While J. and I didn’t set out as early as I wanted to (by three hours), we had more time than eagles at Starved Rock. The ice chunks had shrunk or melted, so the eagles had spread out along the river again, with only eight or so visible at any time.
I made the mistake of not checking the weather forecast, too, so I was surprised when a few flurries in Homewood and Tinley Park had into turned into more serious snow by the time we arrived in Utica. As we watched the eagles and a few of their flights from the Illinois Waterway Visitor Center, visibility decreased, then the temperature rose and the snow turned to rain with perhaps a bit of sleet. A good number of people stopped by, although most took a quick look and left as soon as they realized they were being pelted with cold snow, rain, and ice bits. One younger man complimented J. on his camera lens. Mildly disappointed by the low eagle turnout and activity, both fellows’ interest picked up again when I pointed to a juvenile that was passing directly overhead, not very high. “That wingspan is amazing,” the other man said with wonder. According to the center’s graphics, a bald eagle wingspan rivals a tall man’s height—6’6”. I await the moment an eagle shows a sense of humor by dropping a load while everyone is looking straight up.
After a short visit, we crossed the bridge and had lunch at the Starved Rock Visitor Center, which was very quiet, with few cars in the parking lot and more employees and volunteers than visitors. By now, the parking lot, walkways, and steps were treacherously slick, and I’d noticed from the other side that no one was up on Starved Rock. J. asked me if I wanted to try it, but with the cold, rain, ice, and lack of Yaktrax (we both forgot ours), I passed. As it turned out, it was difficult enough to cross the picnic area, where the rain didn’t deter juncos, chickadees, nuthatches, and red-headed and downy woodpeckers from feasting at their fenced feeders.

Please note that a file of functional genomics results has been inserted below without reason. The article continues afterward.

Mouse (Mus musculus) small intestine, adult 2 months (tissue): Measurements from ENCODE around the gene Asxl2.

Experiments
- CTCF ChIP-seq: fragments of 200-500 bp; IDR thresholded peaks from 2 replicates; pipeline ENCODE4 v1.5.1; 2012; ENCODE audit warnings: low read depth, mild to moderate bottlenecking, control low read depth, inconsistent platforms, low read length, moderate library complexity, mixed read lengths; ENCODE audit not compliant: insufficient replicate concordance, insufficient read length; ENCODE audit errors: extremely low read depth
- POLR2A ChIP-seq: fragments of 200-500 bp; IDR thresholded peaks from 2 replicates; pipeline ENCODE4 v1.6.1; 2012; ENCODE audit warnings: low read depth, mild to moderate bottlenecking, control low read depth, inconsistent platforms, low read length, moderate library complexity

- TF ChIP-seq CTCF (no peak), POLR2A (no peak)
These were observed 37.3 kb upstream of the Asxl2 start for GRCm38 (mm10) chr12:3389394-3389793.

On this side, the best view was of a solitary eagle on a nearer tree. A solitary, soaked, bedraggled bird. I took several photos and video of his persistent attempts to preen himself in the continuous drizzle. By now, the breeze had died down, and my fingers ached only mildly with the cold.
We watched for a while as the late afternoon became gloomier and gloomier. The eagles seemed frozen, and even the earlier frenzy of flying gulls had thinned out to only a few dozen. We both decided to skip a visit to the Lodge up the narrow, hilly, twisty, icy road.
Not that I80 was smooth sailing—or rather it was. J. felt the slick spots before I did, but if the truckers speeding by at 70mph noticed them, thy weren’t deterred. A few miles along, we spotted flares and reflectors on the right shoulder behind a cab and trailer at an awkward angle of 30 degrees to each other, the load off the hitch. I can’t imagine how that happened in those conditions.
We detoured to LaGrange for dinner at Prasino (“green” in Greek), which I highly recommend. Vegan, vegetarian, and organic fare, great service, and decor made of wood reclaimed from Sportsman’s Park make it a delightful experience all around.
Except for one or two important details, life is almost good.